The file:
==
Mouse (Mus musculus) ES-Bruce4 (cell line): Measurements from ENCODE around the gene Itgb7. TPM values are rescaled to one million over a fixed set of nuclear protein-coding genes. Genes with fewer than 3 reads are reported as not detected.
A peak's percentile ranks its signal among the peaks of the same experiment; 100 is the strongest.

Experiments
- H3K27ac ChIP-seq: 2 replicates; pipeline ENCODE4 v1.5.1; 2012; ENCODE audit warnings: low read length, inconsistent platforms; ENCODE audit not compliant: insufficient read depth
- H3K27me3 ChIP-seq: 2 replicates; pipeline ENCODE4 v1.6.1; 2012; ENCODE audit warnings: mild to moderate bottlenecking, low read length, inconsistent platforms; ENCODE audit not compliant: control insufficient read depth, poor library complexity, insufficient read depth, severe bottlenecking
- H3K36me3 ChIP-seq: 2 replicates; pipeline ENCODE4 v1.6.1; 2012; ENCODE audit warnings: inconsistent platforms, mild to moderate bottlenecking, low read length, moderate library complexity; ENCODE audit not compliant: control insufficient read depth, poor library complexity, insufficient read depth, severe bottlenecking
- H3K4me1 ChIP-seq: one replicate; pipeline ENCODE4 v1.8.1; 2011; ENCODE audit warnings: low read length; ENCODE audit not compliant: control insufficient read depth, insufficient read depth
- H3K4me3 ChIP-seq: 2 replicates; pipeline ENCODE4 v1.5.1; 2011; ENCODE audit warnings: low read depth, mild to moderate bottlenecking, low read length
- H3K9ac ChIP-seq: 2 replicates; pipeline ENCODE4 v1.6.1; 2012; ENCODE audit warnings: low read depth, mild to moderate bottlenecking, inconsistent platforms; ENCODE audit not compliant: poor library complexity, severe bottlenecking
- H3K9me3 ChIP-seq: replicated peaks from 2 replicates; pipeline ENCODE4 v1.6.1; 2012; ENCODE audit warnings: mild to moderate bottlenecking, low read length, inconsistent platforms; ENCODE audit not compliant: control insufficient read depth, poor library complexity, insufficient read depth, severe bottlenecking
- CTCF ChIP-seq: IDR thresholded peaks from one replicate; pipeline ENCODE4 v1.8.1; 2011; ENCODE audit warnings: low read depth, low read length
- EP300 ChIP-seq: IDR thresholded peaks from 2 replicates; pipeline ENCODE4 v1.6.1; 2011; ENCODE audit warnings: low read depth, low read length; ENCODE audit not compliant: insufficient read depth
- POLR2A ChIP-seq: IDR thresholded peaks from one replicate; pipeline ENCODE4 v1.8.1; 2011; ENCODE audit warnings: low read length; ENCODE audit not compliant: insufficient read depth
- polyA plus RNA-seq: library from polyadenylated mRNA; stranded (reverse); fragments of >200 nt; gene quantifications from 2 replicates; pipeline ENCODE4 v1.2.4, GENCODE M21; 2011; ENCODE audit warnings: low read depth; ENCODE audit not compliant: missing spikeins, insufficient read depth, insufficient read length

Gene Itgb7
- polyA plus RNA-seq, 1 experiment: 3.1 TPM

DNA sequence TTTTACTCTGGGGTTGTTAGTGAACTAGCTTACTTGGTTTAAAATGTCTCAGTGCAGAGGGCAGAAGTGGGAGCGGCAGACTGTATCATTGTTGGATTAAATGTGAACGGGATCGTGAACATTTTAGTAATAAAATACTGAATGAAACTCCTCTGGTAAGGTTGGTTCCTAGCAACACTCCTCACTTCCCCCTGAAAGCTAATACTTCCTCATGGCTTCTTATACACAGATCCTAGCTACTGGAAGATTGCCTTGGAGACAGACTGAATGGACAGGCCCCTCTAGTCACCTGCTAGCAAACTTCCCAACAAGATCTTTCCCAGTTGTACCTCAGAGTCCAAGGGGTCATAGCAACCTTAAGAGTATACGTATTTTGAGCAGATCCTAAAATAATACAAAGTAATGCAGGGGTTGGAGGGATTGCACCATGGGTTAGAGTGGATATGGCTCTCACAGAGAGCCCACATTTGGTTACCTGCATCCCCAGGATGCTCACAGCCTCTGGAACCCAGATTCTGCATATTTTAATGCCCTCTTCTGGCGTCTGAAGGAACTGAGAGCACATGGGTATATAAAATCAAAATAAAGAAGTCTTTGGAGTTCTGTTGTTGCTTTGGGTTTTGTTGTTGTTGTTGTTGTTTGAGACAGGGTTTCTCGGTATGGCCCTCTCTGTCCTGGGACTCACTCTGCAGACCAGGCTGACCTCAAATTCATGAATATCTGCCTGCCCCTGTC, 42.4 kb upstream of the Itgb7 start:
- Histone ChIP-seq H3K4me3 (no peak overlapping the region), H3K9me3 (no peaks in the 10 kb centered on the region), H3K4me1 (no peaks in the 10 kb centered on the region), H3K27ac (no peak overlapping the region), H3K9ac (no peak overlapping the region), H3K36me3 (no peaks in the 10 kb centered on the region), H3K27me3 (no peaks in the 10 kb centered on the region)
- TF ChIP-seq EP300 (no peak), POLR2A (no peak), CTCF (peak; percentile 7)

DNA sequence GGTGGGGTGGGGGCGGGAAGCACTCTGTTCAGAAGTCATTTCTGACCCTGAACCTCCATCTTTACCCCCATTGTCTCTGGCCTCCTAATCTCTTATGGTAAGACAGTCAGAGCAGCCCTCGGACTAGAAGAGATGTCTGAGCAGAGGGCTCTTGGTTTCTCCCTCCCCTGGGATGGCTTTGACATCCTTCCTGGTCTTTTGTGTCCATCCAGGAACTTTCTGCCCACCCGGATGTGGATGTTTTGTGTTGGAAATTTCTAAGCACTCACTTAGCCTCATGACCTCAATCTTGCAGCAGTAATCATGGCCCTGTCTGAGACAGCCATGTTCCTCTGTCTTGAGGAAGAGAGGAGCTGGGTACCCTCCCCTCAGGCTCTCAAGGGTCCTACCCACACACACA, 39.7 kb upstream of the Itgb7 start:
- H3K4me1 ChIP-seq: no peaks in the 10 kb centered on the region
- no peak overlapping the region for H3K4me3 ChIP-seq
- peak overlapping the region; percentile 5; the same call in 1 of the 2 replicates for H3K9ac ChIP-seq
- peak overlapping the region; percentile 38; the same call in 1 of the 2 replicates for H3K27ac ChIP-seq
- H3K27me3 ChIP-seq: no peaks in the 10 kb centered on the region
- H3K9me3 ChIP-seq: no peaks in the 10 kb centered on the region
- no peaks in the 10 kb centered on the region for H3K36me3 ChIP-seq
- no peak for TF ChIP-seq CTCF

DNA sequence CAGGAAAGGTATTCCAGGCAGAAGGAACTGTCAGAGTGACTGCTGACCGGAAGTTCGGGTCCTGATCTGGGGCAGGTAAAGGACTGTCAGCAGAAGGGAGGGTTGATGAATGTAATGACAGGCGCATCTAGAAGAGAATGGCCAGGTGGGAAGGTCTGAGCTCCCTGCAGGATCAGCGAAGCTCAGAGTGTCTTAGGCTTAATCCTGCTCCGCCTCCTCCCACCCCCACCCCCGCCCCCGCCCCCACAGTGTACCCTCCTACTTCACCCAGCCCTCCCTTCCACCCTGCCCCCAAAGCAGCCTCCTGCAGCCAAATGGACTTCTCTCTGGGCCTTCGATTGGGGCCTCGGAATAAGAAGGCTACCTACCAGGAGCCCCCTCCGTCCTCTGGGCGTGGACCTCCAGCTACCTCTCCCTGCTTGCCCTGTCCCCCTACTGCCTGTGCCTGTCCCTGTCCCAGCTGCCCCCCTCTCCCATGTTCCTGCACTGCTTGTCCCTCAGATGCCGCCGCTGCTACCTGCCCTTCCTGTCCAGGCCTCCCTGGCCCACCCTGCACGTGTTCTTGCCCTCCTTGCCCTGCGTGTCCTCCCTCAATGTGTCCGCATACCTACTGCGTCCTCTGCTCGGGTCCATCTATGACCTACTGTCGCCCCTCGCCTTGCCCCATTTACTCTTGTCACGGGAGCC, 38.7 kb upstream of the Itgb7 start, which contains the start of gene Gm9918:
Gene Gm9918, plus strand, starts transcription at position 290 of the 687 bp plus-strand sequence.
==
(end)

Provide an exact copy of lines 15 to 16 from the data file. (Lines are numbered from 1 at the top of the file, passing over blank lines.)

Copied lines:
Gene Itgb7
- polyA plus RNA-seq, 1 experiment: 3.1 TPM